Kinsey Millhone is back and in double trouble in Santa Teresa. Who benefits most by the death or disappearance of a prominent local doctor? Kinsey is hired by the doctor's ex-wife, but the suspects pile up as she discovers that his hot young new wife is apparently dallying with her personal trainer, the ex herself is strapped for cash to maintain her expensive life style, and the good doctor has been embroiled in a Medicare billing scheme scandal at the nursing home where he is chief of staff.
Kinsey's double jeopardy explodes when she decides to move out of the safe but stultifying confines of the lawyer's office, where she's sublet a small office for a couple of years. A quaint private office becomes available across the alley from her convenient downtown location and it seems a dream come true. The new landlords, however, are involved in some very bad business, and it's this subplot of the latest in Grafton's alphabet series that spins the story along.
All of our favorite characters are back --- Rosie's Hungarian menus keep Kinsey from starvation and having to cook, Henry's friendship and charm (and chutzpah) are called upon to rescue her from a stalker, then there's her cop ex-boyfriend and office gossip pals filling out the usual interesting population in this her 16th novel in 18 years. Yes, even the ubiquitous black dress is called into play for a funeral.
Now, if Kinsey would just show her age! She began way back in 1982 in A IS FOR ALIBI as a greenhorn, 32 year old sleuth. Nineteen years later she has aged exactly four years to age 36. When I picked up my first Kinsey Millhone mystery in 1983, I was a tad older than this feisty protagonist but could identify readily with her frustrations, triumphs, and misadventures in the wonderful escapist manner that most mystery buffs embrace. As Ms. Grafton stated in a recent interview, she ages Kinsey about one year for every two and a half chronological years, which would technically make Kinsey 38 going on 39. This places her on a couple of cusps that could lead to interesting plot-rich sub plots --- turning 40 and entering the '90s, but neither is happening.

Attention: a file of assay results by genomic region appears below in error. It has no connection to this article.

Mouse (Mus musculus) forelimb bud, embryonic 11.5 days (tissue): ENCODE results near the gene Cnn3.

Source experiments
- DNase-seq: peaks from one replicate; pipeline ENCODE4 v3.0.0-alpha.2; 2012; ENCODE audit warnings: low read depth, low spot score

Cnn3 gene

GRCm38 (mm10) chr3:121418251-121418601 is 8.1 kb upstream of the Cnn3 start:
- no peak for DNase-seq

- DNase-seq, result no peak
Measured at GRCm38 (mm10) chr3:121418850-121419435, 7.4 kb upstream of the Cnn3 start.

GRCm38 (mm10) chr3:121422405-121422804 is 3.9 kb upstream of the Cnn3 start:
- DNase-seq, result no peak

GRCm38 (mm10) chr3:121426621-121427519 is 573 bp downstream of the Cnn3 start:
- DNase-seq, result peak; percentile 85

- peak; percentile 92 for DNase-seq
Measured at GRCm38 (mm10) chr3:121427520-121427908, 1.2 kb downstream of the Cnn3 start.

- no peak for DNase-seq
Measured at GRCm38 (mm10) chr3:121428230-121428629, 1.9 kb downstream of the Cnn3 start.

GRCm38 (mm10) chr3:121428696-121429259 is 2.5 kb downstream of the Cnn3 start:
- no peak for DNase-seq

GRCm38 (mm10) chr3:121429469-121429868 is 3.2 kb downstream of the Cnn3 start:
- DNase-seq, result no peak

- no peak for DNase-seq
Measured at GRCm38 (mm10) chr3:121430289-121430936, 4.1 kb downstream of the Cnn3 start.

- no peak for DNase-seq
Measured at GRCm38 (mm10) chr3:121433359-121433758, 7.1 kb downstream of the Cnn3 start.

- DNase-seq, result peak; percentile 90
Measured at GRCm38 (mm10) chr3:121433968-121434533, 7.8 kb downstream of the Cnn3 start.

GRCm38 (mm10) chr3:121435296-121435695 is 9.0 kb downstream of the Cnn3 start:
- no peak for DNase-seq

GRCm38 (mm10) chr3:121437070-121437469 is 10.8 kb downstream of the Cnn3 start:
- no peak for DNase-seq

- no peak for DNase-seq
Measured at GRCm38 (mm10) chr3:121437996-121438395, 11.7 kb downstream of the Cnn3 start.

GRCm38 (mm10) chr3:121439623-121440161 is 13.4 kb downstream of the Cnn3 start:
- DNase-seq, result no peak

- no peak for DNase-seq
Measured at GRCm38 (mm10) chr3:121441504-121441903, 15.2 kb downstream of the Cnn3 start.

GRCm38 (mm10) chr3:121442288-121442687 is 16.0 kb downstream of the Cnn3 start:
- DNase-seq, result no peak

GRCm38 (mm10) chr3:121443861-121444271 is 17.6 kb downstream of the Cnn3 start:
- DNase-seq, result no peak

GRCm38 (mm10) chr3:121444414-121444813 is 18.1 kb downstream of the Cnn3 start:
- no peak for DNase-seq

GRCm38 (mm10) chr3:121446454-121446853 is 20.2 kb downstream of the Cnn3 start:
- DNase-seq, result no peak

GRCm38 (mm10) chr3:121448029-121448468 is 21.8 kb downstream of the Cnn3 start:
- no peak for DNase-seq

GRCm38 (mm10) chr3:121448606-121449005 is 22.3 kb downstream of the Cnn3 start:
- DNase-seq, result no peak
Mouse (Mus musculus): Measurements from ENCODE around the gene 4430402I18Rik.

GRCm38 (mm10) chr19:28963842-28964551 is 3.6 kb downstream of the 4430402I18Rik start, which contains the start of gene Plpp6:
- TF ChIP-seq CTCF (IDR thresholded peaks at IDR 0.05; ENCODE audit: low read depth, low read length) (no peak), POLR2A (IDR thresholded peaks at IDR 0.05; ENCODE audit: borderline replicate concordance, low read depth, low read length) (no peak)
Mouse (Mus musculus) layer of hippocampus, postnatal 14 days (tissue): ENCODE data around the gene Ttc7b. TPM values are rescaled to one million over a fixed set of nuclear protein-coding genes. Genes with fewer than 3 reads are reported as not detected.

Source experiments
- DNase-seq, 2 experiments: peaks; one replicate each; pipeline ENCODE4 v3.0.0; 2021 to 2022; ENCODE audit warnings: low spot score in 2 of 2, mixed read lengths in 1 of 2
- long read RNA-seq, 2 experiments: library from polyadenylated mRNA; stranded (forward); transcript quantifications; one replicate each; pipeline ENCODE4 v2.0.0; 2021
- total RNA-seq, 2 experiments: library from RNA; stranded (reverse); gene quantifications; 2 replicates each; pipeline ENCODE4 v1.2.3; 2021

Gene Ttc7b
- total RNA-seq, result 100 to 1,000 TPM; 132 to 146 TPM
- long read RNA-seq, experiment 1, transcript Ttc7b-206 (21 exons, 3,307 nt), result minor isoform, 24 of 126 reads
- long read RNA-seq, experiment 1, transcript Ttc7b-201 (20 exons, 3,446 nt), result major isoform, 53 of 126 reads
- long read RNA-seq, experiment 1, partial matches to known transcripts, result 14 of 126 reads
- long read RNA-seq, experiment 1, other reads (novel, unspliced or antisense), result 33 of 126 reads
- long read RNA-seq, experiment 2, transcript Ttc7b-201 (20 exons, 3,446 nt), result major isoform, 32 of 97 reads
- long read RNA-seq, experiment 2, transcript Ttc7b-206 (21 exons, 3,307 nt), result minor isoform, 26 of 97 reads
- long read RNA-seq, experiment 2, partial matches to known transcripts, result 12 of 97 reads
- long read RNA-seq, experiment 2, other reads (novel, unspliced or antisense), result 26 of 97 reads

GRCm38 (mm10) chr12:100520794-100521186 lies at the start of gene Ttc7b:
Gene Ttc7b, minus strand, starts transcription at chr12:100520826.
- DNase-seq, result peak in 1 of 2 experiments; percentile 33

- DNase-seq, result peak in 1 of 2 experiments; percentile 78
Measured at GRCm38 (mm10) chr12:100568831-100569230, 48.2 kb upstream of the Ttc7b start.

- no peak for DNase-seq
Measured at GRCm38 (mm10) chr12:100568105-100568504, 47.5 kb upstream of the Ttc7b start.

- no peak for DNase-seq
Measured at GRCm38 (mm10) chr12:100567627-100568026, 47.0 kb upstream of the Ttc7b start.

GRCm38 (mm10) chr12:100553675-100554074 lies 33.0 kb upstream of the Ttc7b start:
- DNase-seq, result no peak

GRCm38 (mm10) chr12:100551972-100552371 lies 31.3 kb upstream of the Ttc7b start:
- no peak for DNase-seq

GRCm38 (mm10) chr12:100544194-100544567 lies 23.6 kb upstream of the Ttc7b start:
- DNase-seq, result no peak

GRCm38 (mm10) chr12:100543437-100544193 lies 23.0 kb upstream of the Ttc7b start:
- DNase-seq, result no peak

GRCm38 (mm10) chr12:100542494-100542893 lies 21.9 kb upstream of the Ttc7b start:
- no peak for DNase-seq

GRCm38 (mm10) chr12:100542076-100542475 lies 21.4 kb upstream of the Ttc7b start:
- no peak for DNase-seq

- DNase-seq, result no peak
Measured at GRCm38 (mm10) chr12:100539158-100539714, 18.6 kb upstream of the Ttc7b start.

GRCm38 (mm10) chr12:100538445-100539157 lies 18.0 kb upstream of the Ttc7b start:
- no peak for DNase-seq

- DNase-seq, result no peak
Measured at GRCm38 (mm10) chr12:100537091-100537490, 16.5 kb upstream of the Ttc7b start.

OK --- a show of hands here: Giving Kinsey the benefit of the doubt on her age, how many of you had, or knew how to operate, a computer in 1986? How about a pager? Kinsey uses neither, much to my total frustration. Even Henry uses a computer, for Pete's sake! Think of the fun we could have at Kinsey's expense as she struggles with computerese, power outages, and lost saves. She could even meet an interesting –-- or, better yet, dangerous –-- new man who comes to show her the ropes.
One of the most endearing qualities that Kinsey brought to her early readers was the identity with her age group. And as an early fan, can I now identify with her being so stuck in mid-'80s technology? I'd like to suggest to Ms. Grafton that she speed up her aging machine to a minimum of a book per year of age. If she doesn't, by 2011, when she hits Z IS FOR ZILCH --- which may be the number of first fans still around --- Kinsey will be just rounding the turn at 40. Will modern women in that age group identify with a heroine who uses 3 x 5 cards and pay phones? The famous and popular alphabet series is rapidly joining the historical mystery sub-genre. I want my Kinsey to kick more modern butt!
There's one potential plot problem here. The wonderful and endearing Henry, on whom Kinsey clearly has a crush, is now a very lively 84 years old. If he were to be subjected to the speeded up aging machine, he'd be over 90. Not a problem. I know some very foxy and cagey nonagenarians –-- wouldn't hurt the story a bit! He could get a birthday greeting from Willard Scott on "The Today Show" before the series is over. Now that would be a hoot.
It's time to grow up, Kinsey. We love your mysteries, but your faithful fans are outdistancing you. Get with the program, girlfriend!
Reviewed by Roz Shea (HOST BKPG ROZ) on June 4, 2001